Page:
However, in December 2005 Surrey and Counties (Sutton) Ltd gained consent for 21 residential units. In 2005 a full photographic record of the historic core of the mill was made. None of the original floor levels existed in any of the buildings and none of the original machinery. Later industrial use had resulted in severe disruption to the pattern of original openings. Much of the historic core was encompassed by industrial buildings put up by Peradin to form one large factory. It was reported that the buildings erected at the time of Perkins were typical of that era. Typically such simple buildings were designed by a master mason in charge of construction with the co-operation of the master millwright responsible for designing the power systems within.
ARCHAEOLOGICAL EVALUATION 2005 The cottage that remains on site today was built in at least three different phases starting with Perkins and it may well have been the mill managerâ€™s house. It was reported that the main five storey mill building would at one time have had at least two potential waterwheel positions and it was assumed that the major manufacturing took place in this building. The ground floor would probably have housed the massive fulling stocks, whilst the upper floors were probably used for spinning and other processes.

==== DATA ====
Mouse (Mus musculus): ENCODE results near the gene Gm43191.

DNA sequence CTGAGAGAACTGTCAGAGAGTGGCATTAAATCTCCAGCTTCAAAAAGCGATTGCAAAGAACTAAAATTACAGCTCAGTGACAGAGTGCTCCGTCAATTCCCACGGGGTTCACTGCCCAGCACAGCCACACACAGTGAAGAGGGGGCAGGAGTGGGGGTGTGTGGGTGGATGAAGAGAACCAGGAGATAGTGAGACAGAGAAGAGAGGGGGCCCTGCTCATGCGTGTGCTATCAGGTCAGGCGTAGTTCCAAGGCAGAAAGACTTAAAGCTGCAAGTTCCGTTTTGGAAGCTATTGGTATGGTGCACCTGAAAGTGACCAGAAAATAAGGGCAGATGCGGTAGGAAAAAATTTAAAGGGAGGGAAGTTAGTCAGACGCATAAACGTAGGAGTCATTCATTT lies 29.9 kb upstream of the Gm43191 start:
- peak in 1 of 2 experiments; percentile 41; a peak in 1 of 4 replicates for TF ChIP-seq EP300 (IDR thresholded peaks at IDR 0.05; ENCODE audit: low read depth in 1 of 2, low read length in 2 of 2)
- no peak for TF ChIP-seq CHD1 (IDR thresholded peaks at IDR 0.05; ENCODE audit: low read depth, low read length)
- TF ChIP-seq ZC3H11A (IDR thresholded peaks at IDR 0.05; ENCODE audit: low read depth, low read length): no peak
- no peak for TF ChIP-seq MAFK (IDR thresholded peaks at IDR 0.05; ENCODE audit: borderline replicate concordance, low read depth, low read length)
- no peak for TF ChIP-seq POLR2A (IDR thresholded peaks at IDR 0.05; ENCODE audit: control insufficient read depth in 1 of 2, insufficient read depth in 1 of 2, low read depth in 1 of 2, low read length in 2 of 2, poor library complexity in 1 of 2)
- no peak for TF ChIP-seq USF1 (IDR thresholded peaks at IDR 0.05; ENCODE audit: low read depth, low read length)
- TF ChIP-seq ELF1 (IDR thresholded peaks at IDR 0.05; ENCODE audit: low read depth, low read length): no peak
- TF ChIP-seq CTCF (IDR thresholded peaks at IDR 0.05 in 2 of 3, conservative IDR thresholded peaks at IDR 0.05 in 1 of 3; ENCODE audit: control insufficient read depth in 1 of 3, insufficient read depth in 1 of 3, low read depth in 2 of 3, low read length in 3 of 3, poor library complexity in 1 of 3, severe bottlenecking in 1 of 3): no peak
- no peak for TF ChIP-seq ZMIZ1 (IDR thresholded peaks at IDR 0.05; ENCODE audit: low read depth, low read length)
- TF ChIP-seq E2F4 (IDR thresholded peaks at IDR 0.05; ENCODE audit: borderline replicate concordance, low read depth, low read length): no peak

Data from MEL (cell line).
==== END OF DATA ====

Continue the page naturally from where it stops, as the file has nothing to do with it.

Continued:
Following the grant of planning consent the
including flooding, insurance and planning
site was sold on to Ypres Rose Developments.
compliance meant that the site was not capable
However, the development company went into
administration in 2010 as a result of the banking crisis leaving the development half built. The
The site remained empty, vandalised and
administrator attempted over a number of years
deteriorating until Environ Communities Ltd bought
to sell the site but a combination of factors
the site from Dunbar Assets Ltd in September 2014.
01225 864429 INFO@ENVIRONCOMMUNITIES.COM ENVIRONCOMMUNITIES.COM